The problem of monetizing Big Data, or improving its usefulness in decision-making, stands out in every forward-looking organization today. To solve it, as everyone knows by now, it is not enough to store or manage it. We must analyze. Hence, the term—what else? —“Big Data Analytics” (BDA).
Yet in spite of the overwhelming need for BDA, without which Big Data is just more data, “Computer Science-IT Data Science” (CSIT DS) focuses the great majority of its effort on data storage and management. Most of its work could more properly be described as Big Data Management (BDM).
BDA is nevertheless generally thought to play a lead role in CSIT DS. But only a relatively small number of globe-spanning organizations like Amazon (social media, CERN, Citibank, and the NSA also come to mind) have the resources, ability, and most importantly, the pragmatic interest or organizational mission in bringing to book valid predictive analyses from counting, sorting, classifying and cross-classifying, tabulating and cross-tabulating, or clustering, on an almost astronomically large number of plausible explanatory and descriptive vectors within and across many data matrices.
Moreover, from the thousands of firms that are just beginning to execute predictive analytics project(s), there are rumblings from grassroots “industry sources” who say that CSIT DS BDA, so far, is not delivering the analytical goods. Are these people just churning their stock, or do their stories reflect an actual extent to which CSIT DS tools and techniques have encountered difficulties producing, in that overused term, “actionable information?” This is the desideratum of predictive analytics theory and practice.
From the mash-up of contradictions internal to the Big Data wave, one sticks out: it simultaneously covers us in an immensity of data and surrounds us with a desert of useable information we could have or should be refining from the raw data. What’s worse is that CSIT DS BDA, in its descriptive and exploratory modes (the latter deserve an entire blog entry, so I won’t discuss them here) generates more data about the data, without reducing the amount the analyst works with at each successive step of the investigation, by “narrowing down” relevant data from that which is not.
Well, how do you do that? It’s the main question in dealing with Big Data, or a dataset of any size, in any analytic effort. It’s not by letting the data “speak,” because at any level of disaggregation, across any numbers and types of transformations, and for all types of data, CSIT DS Descriptive BDA already can say many things. It can tell you how much, how many, how often and when, to name the first few among many thousands—actually thousands of thousands—of plausibly descriptive vectors in a big dataset. Descriptive BDA can depict these on tables, charts, and graphs, or use any other visualization technique you care to name. It also tabulates, sorts, filters, and graphs nominal data, recorded on many kinds and very large numbers of evaluation or survey instruments, scored on a variety of scales.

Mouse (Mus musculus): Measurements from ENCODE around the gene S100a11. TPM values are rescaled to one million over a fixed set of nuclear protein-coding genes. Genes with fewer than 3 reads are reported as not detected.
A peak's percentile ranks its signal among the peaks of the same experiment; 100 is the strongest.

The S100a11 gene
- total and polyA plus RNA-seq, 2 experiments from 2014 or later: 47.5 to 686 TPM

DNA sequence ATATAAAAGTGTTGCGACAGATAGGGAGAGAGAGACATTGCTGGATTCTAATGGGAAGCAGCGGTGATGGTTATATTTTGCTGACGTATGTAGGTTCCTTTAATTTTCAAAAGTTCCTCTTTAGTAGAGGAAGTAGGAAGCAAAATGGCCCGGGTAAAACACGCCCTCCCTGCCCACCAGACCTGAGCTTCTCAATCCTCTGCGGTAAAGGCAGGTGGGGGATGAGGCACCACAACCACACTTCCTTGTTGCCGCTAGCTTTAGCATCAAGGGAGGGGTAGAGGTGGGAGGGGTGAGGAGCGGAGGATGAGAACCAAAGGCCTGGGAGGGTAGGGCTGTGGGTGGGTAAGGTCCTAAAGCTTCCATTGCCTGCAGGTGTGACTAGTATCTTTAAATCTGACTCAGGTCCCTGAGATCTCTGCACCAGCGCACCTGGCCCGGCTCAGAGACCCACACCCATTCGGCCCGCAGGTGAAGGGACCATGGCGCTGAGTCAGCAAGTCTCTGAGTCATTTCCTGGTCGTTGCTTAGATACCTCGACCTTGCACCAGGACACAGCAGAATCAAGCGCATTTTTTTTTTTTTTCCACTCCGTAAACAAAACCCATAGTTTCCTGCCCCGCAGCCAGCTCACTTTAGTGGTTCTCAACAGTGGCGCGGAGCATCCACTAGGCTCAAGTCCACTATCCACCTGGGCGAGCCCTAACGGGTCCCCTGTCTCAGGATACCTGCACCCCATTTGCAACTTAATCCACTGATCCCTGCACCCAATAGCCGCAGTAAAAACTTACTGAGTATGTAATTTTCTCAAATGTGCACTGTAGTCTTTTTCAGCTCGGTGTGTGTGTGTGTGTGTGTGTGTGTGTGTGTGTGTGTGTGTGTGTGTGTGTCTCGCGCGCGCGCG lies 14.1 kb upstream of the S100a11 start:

This isn’t a complete accounting of Descriptive BDA’s ways and means. Yet it can do all these things and still not produce what a client wants. That’s because it cannot ask the questions that only humans can formulate. The things we want to find out or know about, that we ask before we ever lay a hand on the data.
Most often, the one thing missing from a Descriptive BDA data assemblage is the decidedly low-tech (pencil and paper), high-concept (thinking) preparation that is the bedrock processual logic for all data analysis, whether it be of Big or small datasets. This is the step in which managers and researcher/analysts concentrate upon issues in the organization that need their deep questions, and to which they attach certain expectations—hypotheses—about the answers. Data collection (selection) follows in train, but only with hypotheses firmly in mind.
Without that, we see agonizingly unsuccessful BDA projects in which the first order of business is to resolve data storage and management issues. Hypothesis-forming—really, it can simply be the recognition of informed guesses—sits in the back row, up against the windows. And without having done that kind of conceptual work at the outset, these efforts produce more data about the dataset(s) in question, but little refined information.
I think this is a direct consequence of not asking good questions about what we want to know. And by “good,” I mean those that successively reduce the amount of data each step of the way, to the components or elements relevant to answering our research questions. That’s not a complete answer to “how do you reduce data to that which is relevant?” But it’s an essential start.
About the Author:
Bill Luker Jr., PhD, is an economist, applied econometrician, and methodologist, with 30+ years of analytic experience in private industry, US and state government, academia, and community and labor organizations. Most recently, he was a Senior Vice President at Citibank, overseeing Documentation for CCAR Modeling in fulfillment of the Bank’s regulatory obligations to the US Federal Reserve under the Dodd-Frank Act. In 2017, he founded a boutique economics and statistics consultancy, terraNovum Solutions. He co-authored Signal From Noise, Information From Data (https://tinyurl.com/yccjqyo9), an introductory statistics textbook for business and government professionals, and dozens more academic and professional publications. He can be reached at firstname.lastname@example.org, or at 940-435-2028.